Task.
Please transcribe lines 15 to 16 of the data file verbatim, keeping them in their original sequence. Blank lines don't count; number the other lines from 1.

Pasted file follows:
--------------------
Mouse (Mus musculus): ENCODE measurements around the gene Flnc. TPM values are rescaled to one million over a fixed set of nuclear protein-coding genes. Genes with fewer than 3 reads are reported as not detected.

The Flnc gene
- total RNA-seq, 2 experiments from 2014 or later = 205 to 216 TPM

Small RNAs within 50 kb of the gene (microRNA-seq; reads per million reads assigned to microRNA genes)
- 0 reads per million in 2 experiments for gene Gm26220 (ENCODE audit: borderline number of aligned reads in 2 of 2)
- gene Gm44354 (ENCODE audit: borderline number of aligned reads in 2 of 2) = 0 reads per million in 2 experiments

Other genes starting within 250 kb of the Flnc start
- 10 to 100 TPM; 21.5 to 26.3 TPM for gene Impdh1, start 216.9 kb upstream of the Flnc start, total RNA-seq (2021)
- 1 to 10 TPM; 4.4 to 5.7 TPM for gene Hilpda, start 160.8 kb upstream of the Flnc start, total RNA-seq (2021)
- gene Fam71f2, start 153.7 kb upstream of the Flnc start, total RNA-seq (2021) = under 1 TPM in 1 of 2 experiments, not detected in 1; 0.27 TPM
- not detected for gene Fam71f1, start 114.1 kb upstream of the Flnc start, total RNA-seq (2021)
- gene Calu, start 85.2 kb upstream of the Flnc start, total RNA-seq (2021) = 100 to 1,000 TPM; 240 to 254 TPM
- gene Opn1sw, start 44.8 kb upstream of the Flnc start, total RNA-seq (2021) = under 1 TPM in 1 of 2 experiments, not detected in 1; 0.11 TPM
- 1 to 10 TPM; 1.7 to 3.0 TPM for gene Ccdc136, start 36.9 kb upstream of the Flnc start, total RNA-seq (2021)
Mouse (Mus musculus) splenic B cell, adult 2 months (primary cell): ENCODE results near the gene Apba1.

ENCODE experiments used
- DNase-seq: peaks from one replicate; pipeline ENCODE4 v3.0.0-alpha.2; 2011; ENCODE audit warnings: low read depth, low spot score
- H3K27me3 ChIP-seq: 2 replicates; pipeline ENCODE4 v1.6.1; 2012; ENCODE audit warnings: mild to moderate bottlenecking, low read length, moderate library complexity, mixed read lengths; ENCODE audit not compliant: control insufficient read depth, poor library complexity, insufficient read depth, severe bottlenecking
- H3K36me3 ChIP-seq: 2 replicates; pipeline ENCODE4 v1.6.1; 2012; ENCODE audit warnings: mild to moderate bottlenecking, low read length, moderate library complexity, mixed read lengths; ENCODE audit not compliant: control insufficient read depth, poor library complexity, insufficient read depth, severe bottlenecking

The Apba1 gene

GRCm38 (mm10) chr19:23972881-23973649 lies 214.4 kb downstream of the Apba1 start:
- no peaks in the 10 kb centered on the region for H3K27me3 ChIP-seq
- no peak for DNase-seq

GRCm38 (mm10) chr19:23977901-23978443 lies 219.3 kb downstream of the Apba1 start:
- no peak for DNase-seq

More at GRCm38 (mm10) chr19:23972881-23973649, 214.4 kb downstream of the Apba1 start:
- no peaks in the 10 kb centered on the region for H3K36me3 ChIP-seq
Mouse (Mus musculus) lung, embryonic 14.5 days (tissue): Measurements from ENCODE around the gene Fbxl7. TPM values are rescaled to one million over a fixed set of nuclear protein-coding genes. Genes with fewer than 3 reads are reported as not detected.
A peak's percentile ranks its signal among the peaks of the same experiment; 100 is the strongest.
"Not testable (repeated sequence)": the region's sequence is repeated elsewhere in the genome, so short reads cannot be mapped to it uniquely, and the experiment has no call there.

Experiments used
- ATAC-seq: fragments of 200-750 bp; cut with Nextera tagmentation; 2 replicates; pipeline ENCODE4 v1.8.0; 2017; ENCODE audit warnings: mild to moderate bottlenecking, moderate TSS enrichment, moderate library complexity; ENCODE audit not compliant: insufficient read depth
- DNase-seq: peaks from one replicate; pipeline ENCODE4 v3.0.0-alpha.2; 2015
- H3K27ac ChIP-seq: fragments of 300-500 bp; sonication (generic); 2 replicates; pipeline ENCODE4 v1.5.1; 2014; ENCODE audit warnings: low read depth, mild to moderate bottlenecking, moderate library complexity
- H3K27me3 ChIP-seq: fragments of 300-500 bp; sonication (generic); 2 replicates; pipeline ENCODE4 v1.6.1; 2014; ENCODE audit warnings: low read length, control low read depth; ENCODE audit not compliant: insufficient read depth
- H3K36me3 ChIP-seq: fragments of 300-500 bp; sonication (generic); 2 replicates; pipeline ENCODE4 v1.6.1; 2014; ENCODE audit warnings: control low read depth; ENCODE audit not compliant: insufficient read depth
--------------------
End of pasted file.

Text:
Mouse (Mus musculus) splenic B cell, adult 2 months (primary cell): ENCODE results near the gene Apba1.

ENCODE experiments used